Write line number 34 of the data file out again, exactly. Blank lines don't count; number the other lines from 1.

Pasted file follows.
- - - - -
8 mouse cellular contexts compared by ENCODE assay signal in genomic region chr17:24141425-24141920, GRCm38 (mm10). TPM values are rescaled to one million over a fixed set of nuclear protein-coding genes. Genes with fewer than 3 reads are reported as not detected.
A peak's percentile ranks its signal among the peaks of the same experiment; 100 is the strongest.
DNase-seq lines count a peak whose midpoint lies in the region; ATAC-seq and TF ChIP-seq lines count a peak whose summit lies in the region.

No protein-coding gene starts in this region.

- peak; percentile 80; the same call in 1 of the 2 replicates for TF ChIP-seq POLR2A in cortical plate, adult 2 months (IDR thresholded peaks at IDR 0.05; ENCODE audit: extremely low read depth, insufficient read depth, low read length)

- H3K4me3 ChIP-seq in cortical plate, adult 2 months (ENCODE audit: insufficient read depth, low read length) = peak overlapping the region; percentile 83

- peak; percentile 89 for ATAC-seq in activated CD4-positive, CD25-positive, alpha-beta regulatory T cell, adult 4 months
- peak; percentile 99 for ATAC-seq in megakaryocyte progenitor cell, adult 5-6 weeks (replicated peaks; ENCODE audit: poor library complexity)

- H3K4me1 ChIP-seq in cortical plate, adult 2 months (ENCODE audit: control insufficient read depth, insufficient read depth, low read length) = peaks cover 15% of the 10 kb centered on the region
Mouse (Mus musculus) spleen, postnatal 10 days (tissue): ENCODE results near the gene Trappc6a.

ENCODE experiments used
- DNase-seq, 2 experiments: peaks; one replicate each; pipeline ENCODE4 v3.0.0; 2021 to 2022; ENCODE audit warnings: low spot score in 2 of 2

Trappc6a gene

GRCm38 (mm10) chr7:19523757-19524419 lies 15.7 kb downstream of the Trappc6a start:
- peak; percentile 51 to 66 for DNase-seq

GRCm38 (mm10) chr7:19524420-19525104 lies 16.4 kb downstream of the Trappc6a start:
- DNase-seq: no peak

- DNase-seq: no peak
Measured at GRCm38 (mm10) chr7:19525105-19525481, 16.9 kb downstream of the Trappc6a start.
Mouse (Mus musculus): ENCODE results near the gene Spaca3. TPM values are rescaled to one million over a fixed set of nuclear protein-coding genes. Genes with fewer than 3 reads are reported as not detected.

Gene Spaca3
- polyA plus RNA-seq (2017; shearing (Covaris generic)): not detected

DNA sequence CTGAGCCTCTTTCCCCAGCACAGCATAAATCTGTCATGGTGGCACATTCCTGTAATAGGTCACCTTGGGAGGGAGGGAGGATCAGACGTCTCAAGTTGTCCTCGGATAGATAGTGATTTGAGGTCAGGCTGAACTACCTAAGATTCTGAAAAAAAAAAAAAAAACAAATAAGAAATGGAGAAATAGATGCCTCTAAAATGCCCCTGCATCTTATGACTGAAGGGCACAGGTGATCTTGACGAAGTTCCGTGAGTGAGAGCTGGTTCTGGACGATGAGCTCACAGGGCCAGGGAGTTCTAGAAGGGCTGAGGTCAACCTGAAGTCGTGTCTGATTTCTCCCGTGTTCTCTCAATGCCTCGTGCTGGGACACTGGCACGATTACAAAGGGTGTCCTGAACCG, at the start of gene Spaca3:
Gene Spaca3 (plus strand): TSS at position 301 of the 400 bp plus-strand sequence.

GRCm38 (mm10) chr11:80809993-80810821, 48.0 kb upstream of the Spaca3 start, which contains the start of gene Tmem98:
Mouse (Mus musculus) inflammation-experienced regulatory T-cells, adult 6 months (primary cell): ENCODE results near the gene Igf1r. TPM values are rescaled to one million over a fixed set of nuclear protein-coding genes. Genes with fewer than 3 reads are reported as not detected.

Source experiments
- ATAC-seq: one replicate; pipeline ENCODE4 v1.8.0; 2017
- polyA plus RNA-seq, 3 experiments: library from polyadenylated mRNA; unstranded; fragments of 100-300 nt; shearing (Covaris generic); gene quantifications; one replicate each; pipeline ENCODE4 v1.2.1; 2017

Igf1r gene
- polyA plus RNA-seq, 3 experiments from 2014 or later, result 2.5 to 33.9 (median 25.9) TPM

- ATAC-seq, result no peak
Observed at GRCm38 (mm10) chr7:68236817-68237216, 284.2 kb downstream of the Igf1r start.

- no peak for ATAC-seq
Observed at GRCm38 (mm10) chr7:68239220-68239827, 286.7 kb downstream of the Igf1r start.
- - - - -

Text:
- no peak for ATAC-seq